Friday, January 11, 2008

Crazy About Bats!

Bats, the Chiroptorium, and bat researchers.

The Chiroptorium is our man-made bat cave. Chiroptera is the order for bats in the family of Mammals, which is the origin for the first part of the name Chiroptorium. The second part of the name "torium" comes from the end of auditorium which is a large place for a gathering. So, Chiroptorium is a large place for bats to gather. In March each spring, Mexican Free-tailed Bats (Tadarida brasiliensis) arrive in large numbers from their winter homes in Mexico, Central and South America. Because our cave is a nursery colony, most of the bats are pregnant females. They leave each evening as the sun sets to find food, which is lots of flying insects, especially moths.

In the middle of June one baby is born to each mother bat. The babies, naked, pink and flightless, are deposited in a contiguous area on the ceiling or wall of their cave. The heat generated by all the close bat-bodies (up to 400 per square foot) help to keep them warm. Mothers leave their babies in the cave when out hunting for food at night. Each mom relocates her baby by calling to her pup when she returns. As she gets close she can also smell her offspring. Her milk is rich and high in fat, and her baby grows quickly, and within a month the pups are nearly as big as an adult, furred and ready to fly and feed on their own.

Dr. Gary McCracken on the left in the above photo, has done a lot of research in Texas, which has increased our understanding about Mexican Free-tailed bats, how they live, what they eat, and how important they are to agriculture. Using weather balloons with echolocation sensors on them, he was able to find out that free-tailed bats find and fly into clouds of migrating moths that they love to eat, and which provide them with important nutrition. These moths lay their eggs on corn, cotton and other crops, and the caterpillars eat the developing plants. Therefore having bats eat lots of moths before they have a chance to lay their eggs is beneficial to farmers.

The huge colonies of Mexican Free-tailed bats in Central Texas live mostly in caves, but are also found under bridges like the Congress Avenue Bridge in Austin, and in culverts. When an continuous stream of bats emerge in the evenings for many minutes, and even hours, it is hard to imagine how many bats are flying in front of you. Until the last few years there was no way to accurately count the numbers, until Dr. Tom Kunz, from Boston University, on the right in the picture above, developed a method using infrared video photography and computers. A continual infrared image of the bats emerging from the mouth of a cave, in which the warm bodies of the bats appear like little white dots moving against a dark background is read by a computer and the total number calculated.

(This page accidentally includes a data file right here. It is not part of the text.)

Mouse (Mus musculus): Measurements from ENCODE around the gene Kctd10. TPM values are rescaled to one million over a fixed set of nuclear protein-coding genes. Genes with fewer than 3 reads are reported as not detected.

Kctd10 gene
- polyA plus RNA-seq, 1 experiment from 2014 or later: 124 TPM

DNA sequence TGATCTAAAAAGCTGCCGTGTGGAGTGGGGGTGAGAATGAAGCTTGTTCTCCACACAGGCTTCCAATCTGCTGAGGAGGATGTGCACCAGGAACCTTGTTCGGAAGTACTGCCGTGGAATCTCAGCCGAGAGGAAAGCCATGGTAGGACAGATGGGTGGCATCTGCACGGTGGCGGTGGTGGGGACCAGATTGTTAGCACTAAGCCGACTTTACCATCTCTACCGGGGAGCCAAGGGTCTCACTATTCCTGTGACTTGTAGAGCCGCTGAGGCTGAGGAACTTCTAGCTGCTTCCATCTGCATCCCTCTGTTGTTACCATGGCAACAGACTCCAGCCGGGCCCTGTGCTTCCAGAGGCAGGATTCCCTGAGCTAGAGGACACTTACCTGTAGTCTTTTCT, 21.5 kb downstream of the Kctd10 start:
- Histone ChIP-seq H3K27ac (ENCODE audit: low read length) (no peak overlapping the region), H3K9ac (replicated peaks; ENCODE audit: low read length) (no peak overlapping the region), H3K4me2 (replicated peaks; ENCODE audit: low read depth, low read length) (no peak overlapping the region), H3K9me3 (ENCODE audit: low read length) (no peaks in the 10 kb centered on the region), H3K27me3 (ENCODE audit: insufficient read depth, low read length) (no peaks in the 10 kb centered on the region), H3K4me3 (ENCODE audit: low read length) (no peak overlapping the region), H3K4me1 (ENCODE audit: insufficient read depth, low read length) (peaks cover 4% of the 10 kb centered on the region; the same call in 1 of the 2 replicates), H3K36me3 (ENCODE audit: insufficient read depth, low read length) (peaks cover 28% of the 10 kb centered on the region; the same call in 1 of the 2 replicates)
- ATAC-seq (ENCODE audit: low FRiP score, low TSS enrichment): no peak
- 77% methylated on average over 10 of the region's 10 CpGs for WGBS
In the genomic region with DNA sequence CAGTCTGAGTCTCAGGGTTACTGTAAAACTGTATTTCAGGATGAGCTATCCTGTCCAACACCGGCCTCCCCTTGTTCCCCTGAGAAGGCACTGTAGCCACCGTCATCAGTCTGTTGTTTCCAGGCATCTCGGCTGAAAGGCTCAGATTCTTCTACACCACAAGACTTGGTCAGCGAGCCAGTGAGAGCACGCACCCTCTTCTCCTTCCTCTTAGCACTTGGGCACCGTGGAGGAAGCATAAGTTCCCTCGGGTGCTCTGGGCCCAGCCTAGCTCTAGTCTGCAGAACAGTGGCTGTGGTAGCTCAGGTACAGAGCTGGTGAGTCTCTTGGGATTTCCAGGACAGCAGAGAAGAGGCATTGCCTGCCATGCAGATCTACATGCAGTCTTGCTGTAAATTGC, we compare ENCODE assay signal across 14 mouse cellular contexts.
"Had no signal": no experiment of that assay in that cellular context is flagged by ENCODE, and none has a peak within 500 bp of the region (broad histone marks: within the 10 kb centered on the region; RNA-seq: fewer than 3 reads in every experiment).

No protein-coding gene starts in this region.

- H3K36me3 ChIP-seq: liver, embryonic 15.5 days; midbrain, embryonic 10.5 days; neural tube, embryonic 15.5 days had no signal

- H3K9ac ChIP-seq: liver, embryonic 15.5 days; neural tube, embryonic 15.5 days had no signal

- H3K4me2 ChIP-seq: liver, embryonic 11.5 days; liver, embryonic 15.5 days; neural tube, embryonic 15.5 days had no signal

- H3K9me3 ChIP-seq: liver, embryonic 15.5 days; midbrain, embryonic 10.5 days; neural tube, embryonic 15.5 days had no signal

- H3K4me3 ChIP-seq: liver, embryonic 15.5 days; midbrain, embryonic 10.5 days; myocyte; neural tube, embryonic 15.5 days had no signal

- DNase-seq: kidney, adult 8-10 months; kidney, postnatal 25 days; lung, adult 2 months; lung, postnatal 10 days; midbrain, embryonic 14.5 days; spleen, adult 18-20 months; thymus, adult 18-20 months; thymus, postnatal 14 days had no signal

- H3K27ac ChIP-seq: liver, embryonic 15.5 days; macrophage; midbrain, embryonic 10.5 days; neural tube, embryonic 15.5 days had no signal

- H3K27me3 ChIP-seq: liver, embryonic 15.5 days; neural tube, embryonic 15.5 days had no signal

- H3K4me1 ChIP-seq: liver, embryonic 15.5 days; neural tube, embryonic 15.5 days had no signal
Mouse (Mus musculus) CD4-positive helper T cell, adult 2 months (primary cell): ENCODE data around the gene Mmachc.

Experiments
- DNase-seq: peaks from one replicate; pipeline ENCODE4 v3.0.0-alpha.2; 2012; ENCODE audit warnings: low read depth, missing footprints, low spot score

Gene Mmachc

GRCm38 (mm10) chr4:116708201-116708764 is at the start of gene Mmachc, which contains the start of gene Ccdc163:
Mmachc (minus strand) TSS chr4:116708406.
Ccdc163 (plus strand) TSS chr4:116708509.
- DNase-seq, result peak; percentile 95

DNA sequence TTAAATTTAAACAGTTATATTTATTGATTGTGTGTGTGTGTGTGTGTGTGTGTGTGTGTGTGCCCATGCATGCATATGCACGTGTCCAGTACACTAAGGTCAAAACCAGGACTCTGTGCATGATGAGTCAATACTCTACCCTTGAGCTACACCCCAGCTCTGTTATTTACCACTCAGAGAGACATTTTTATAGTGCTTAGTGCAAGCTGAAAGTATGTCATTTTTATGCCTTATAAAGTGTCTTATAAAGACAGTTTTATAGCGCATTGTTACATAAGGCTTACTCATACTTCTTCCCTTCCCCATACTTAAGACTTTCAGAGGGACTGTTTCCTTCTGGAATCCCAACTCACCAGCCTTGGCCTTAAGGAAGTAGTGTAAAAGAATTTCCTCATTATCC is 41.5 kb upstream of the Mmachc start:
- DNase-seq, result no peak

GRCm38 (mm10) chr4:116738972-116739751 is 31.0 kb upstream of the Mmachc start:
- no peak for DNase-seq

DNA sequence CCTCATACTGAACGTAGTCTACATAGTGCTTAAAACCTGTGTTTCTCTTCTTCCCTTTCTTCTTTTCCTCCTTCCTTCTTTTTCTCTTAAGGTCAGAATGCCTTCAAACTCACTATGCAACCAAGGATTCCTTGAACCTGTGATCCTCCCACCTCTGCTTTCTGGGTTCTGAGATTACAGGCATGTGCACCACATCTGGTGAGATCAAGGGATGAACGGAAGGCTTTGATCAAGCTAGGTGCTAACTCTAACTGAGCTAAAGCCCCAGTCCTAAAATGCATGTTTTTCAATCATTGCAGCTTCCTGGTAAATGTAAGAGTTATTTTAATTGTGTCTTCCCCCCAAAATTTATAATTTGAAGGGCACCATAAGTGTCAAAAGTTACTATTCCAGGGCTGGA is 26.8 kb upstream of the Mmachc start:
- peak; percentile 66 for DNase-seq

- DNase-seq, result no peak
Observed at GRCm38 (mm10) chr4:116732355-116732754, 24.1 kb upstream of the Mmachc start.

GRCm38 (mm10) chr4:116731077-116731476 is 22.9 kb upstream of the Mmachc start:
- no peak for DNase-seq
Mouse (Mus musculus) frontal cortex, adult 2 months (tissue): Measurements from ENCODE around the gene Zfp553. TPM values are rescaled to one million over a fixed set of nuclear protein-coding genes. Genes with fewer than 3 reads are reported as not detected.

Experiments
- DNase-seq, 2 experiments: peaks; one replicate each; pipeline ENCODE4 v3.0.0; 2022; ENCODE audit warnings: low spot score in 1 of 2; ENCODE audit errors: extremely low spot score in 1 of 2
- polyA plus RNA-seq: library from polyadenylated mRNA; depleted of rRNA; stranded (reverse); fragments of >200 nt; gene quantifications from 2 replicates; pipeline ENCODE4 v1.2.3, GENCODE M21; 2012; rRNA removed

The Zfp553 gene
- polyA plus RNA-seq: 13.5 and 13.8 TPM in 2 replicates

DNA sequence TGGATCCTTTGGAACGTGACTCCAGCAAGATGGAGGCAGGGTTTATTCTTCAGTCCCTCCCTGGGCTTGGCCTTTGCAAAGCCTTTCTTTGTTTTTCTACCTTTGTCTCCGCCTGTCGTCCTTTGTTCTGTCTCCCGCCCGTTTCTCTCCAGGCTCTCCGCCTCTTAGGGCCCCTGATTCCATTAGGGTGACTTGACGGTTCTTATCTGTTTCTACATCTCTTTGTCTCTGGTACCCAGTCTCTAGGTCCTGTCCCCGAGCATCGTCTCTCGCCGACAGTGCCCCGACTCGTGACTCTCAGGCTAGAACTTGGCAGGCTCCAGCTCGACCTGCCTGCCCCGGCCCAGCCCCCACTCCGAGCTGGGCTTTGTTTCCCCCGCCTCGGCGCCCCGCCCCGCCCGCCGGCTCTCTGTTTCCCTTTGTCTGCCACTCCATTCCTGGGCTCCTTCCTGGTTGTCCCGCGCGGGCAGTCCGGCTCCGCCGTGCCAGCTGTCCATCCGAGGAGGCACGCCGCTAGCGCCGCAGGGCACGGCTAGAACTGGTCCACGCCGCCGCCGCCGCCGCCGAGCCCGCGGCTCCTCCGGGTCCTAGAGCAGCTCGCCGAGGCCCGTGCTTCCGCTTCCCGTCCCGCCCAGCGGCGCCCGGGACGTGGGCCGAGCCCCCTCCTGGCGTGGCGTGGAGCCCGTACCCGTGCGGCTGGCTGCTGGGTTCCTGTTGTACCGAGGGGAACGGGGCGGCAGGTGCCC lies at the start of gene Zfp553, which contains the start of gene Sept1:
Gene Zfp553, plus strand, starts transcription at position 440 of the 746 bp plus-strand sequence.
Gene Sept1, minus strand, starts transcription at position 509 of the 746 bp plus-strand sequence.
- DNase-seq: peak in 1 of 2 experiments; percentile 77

One of Dr. Kunz's post-doctoral students, Dr. Nickolay Hristov, shown with his new Belgium sheep-dog three month old puppy, Coda, and another graduate student, seen below, Louise Allen came to The Bamberger Ranch in 2004 and conducted a count. The next spring they started a regular once a month count of our bats during the time the bats are in Texas. I remember the early counts were below 10,000 bats. However, we were thrilled when we realized that there were babies in the cave, which meant that even though the numbers were small, we had a nursery colony. Each year since then the numbers have increased dramatically and this year after the babies were flying the number reached 121,000.

Louise Allen-Hristova, who is now married to Nick, had also been researching the effects of stress on the growth of young bats. She has finished collecting information for her dissertation, and is now writing it. She will be awarded her Ph.D. soon.

Another doctoral graduate students of Dr. Kunz that has worked on our counts is Jon Reichard, seen above with his wife Jen who is an 8th grade science teacher. That's J. David Bamberger smiling on the right.

The research by Dr. Kunz's team has included counts on many of the Central Texas caves as well as Carlsbad Cave in New Mexico. This has added an important chapter to our knowledge of bats. We certainly thank them for their work here at Bamberger Ranch Preserve, and for their friendship.

Bat Conservation International (BCI), whose headquarters are in Austin, has a great deal of information about bats in Texas that is available to the public, both on line and in books that are for sale from their bookstore, which is also on line. In the months when there are nightly emergences from the Congress Avenue Bridge over Lady Bird Lake, there are specialists from BCI there to tell you about the lives of bats and how important they are to humans. It is a wonderful show, and I recommend that you get out and see it.

2 comments:

Eugenia said...

I'm dying to see the bats one day!! It sounds amazing. Your blog is great, Margaret!

Elizabeth Joy said...

What an interesting blog! I know my son would love to come see your bats. I have a theme going on at my blog on Wildflowers in Winter. If you interested come on over for the details and join the fun.